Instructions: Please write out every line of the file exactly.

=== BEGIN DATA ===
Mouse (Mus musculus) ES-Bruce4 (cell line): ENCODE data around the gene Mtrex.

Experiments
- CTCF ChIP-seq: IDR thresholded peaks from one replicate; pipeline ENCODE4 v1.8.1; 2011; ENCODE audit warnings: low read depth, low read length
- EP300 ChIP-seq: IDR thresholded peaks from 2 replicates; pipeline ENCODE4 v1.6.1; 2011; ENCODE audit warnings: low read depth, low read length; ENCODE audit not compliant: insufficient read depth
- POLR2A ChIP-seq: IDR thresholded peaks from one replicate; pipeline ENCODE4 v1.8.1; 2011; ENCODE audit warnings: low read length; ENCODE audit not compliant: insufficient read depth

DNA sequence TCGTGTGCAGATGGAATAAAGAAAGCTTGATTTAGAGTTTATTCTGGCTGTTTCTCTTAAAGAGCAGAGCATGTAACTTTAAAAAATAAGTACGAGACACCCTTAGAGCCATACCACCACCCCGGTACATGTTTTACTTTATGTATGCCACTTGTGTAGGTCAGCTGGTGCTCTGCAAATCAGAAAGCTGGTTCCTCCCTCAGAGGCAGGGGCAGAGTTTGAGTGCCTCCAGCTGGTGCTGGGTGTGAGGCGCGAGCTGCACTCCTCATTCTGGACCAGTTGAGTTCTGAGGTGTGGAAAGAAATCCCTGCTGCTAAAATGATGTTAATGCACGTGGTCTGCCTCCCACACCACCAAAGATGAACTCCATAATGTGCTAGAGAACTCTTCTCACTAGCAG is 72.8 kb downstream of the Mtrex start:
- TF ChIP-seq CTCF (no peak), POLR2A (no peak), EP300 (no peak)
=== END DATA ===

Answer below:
Mouse (Mus musculus) ES-Bruce4 (cell line): ENCODE data around the gene Mtrex.

Experiments
- CTCF ChIP-seq: IDR thresholded peaks from one replicate; pipeline ENCODE4 v1.8.1; 2011; ENCODE audit warnings: low read depth, low read length
- EP300 ChIP-seq: IDR thresholded peaks from 2 replicates; pipeline ENCODE4 v1.6.1; 2011; ENCODE audit warnings: low read depth, low read length; ENCODE audit not compliant: insufficient read depth
- POLR2A ChIP-seq: IDR thresholded peaks from one replicate; pipeline ENCODE4 v1.8.1; 2011; ENCODE audit warnings: low read length; ENCODE audit not compliant: insufficient read depth

DNA sequence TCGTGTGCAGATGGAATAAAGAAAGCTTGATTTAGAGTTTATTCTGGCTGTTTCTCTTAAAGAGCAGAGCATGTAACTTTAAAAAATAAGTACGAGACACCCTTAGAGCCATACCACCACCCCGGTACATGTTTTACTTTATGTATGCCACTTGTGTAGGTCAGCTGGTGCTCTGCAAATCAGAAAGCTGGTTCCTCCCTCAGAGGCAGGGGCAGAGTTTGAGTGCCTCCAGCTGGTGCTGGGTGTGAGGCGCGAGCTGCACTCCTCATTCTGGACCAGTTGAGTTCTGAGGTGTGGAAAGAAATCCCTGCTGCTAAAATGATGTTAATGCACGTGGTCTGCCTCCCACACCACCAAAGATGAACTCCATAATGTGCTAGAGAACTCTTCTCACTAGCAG is 72.8 kb downstream of the Mtrex start:
- TF ChIP-seq CTCF (no peak), POLR2A (no peak), EP300 (no peak)